By this time others had come Sheriff Cronkite, Mayor Culberson, Marshall Kelly and Dr. Mulky was called by telephone and soon came. Mrs. Patton was quite having a ball through her head and another through her lungs. Dick Patton was alive, but the brain was oozing through hole in his head made by the third shot. The doctor saw at once that his death was certain and filled the wound with absorbent cotton to stop the bleeding and made a temporary dressing. Another cut or hole about an inch from the bullet hole was supposed to have been made by striking some object while falling. Sheriff Cronkite had the man taken to county jail where he could be attended to then at the home he passed away at 9 o’clock without regaining consciousness.

Richard (dick) Orville PattonNot far from Patton’s body as it lay on the floor of the cottage where the double tragedy occurred was found the revolver which did the work. It is a big Colts revolver six shot and known a 30-32. The Caliber of the ball is only .32 inches, but the cartridge is long and looks almost like a rifle cartridge. On the stock of gun Chet wade Swan, Iowa was cut in the wood. In Patton’s pocket were found a purse, some keys and other articles. He left a note unsigned as follows “my wife and me have quarreled she won’t listen to anything I have to say I have tried to settle everything with her and cannot, so I would rather die than live this way there is some money in the bank and my insurance papers are there so goodbye”.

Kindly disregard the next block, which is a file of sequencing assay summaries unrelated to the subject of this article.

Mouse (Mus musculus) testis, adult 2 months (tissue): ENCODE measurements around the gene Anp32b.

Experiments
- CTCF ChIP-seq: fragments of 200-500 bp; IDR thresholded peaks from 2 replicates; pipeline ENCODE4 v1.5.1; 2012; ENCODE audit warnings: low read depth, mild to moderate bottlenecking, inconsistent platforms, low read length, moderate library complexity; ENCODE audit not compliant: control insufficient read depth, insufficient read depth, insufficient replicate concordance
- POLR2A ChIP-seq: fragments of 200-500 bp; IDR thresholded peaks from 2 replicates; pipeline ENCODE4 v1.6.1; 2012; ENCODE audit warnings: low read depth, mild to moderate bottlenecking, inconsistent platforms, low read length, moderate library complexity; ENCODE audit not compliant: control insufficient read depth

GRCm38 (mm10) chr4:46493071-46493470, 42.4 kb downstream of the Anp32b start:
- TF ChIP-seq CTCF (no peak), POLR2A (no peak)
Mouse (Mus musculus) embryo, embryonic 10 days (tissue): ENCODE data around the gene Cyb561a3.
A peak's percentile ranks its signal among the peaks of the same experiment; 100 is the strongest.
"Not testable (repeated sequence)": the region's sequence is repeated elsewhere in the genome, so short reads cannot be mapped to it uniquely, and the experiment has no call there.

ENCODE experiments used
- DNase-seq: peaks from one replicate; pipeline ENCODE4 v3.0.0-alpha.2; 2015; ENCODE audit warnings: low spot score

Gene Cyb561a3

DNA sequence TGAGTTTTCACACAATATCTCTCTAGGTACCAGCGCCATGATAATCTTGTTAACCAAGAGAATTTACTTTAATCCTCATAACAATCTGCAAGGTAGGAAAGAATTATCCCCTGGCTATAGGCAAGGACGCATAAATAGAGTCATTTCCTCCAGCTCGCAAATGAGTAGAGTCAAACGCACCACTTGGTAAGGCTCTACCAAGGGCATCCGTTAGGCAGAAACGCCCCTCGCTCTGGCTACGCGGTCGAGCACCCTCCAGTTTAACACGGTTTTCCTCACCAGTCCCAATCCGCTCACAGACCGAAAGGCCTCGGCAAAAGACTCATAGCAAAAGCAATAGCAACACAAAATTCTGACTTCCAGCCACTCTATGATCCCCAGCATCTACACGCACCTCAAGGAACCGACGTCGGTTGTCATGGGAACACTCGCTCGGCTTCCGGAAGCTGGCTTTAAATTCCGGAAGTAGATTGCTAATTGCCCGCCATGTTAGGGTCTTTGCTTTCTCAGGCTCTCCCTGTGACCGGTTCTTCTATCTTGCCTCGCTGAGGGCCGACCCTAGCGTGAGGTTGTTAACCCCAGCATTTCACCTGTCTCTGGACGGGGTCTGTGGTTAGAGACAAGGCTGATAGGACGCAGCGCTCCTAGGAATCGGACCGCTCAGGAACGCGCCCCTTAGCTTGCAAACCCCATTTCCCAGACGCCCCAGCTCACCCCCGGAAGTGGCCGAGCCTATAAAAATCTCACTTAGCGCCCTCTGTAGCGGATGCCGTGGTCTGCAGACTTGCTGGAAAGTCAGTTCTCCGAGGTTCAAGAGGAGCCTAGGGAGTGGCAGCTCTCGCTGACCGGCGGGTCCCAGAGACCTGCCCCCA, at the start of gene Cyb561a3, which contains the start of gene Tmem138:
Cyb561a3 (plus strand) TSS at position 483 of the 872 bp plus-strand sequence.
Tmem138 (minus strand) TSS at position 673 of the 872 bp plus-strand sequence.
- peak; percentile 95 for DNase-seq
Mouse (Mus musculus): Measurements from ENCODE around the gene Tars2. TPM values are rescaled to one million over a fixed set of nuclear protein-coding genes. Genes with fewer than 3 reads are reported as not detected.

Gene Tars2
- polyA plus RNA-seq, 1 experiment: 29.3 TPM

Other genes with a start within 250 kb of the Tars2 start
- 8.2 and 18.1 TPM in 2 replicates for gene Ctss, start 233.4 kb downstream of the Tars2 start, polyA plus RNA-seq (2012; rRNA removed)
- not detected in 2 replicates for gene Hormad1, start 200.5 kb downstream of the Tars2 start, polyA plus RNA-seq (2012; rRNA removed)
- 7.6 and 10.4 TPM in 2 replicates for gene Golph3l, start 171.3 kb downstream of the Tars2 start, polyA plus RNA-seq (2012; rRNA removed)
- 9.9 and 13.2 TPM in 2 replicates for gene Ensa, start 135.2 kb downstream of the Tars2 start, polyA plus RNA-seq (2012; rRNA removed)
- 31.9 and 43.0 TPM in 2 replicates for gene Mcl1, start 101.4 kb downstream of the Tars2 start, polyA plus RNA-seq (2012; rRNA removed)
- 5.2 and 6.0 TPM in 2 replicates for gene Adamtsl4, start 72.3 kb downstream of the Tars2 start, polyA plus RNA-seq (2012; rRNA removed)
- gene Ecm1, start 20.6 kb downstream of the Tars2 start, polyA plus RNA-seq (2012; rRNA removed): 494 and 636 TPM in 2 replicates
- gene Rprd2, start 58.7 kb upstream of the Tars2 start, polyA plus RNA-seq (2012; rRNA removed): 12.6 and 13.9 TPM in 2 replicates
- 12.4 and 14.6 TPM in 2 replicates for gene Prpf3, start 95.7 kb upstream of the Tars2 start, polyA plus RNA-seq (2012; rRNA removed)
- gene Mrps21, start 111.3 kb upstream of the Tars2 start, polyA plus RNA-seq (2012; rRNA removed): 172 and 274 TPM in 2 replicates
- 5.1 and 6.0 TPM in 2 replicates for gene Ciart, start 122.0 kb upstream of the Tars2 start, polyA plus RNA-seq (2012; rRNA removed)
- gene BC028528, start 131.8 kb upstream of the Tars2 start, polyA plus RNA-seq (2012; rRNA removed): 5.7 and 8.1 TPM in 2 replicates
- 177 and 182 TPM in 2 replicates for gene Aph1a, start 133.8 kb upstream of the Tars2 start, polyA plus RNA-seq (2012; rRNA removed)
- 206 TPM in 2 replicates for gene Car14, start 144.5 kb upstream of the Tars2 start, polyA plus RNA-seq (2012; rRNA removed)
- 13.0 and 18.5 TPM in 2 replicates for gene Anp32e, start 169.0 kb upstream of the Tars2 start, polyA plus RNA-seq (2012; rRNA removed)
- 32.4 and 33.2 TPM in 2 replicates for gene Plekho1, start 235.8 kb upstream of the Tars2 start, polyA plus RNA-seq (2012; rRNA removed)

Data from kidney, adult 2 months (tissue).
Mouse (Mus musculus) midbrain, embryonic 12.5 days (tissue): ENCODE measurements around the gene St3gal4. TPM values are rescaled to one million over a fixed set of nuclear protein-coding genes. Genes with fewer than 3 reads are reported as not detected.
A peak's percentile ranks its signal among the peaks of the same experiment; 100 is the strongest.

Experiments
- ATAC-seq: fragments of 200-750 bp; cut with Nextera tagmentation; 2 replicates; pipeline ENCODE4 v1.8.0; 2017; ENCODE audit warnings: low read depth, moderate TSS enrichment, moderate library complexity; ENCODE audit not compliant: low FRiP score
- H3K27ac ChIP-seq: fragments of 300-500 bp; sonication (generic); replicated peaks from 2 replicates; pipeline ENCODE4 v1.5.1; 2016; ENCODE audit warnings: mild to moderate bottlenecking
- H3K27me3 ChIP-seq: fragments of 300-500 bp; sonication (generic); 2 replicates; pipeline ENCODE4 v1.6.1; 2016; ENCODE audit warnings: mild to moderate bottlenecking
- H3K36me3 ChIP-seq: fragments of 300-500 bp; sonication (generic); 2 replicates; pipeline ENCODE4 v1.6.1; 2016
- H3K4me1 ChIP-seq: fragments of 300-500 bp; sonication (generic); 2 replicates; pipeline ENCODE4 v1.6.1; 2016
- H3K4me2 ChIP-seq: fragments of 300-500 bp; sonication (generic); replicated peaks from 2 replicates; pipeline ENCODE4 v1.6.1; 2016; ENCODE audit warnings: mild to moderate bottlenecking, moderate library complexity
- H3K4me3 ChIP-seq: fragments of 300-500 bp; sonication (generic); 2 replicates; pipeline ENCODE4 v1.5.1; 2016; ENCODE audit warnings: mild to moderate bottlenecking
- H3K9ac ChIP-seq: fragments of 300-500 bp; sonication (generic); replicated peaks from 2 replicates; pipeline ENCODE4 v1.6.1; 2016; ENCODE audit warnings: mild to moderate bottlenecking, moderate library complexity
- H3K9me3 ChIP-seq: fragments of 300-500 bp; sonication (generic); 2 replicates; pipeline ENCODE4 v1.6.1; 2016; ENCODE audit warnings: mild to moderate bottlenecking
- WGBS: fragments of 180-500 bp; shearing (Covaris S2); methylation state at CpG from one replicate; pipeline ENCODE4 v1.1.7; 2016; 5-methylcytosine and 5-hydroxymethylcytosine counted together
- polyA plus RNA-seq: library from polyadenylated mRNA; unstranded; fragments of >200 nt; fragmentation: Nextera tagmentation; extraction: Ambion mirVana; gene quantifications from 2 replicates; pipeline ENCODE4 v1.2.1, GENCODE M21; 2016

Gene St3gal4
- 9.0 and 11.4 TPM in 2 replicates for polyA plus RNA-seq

Along with other things were found two letters addressed to Mrs. Patton evidently from former friends or admirers. One was dated 1907 and the other in the spring of 1908, The Patton’s were married in November of 1908. Coroner McLaughlin held an inquest upon the murdered woman at his office Saturday night. The jury consisted of W.F. Wetherall, H.J. Boylan, and B.H. Brost. After examining witness’ and eliciting facts given above a verdict was returned that Eva Patton came to her death by a gunshot wound at the hand of her husband R.O. Patton. Dick came to Knoxville as a brakeman on the rock island many years ago with him were his wife and child.